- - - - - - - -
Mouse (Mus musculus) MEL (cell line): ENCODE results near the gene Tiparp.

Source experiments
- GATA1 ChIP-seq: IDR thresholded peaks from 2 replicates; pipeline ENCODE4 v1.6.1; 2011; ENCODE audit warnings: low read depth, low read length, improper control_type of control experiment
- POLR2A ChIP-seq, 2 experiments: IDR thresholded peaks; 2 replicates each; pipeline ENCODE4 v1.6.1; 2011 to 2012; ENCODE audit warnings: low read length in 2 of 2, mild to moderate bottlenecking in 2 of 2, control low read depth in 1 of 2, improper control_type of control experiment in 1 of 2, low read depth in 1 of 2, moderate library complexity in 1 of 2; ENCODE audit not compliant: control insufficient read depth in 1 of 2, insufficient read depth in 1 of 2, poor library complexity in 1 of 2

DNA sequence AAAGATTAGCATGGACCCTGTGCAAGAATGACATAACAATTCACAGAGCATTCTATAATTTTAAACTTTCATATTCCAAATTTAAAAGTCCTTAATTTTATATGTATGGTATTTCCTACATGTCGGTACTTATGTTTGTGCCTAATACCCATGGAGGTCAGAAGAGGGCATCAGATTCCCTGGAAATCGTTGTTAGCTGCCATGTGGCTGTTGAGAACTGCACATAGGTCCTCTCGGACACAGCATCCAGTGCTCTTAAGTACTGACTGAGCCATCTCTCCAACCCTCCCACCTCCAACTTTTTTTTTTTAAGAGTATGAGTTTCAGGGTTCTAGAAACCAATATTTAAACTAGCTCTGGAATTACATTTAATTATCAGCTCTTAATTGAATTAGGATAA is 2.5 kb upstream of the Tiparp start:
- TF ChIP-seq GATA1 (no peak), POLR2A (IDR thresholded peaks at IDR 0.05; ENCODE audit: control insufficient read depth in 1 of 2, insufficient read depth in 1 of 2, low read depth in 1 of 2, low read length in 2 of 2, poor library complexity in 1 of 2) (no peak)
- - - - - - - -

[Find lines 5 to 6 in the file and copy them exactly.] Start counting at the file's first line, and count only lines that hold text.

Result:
DNA sequence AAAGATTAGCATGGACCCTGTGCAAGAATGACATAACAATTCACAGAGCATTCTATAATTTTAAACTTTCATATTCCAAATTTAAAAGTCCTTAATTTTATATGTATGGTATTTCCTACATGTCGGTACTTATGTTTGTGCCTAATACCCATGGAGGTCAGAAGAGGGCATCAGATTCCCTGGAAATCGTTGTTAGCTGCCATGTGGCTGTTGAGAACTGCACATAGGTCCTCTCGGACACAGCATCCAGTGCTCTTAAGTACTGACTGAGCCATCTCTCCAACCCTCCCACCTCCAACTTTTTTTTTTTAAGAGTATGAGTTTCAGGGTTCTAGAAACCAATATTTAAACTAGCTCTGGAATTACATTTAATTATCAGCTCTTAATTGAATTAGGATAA is 2.5 kb upstream of the Tiparp start:
- TF ChIP-seq GATA1 (no peak), POLR2A (IDR thresholded peaks at IDR 0.05; ENCODE audit: control insufficient read depth in 1 of 2, insufficient read depth in 1 of 2, low read depth in 1 of 2, low read length in 2 of 2, poor library complexity in 1 of 2) (no peak)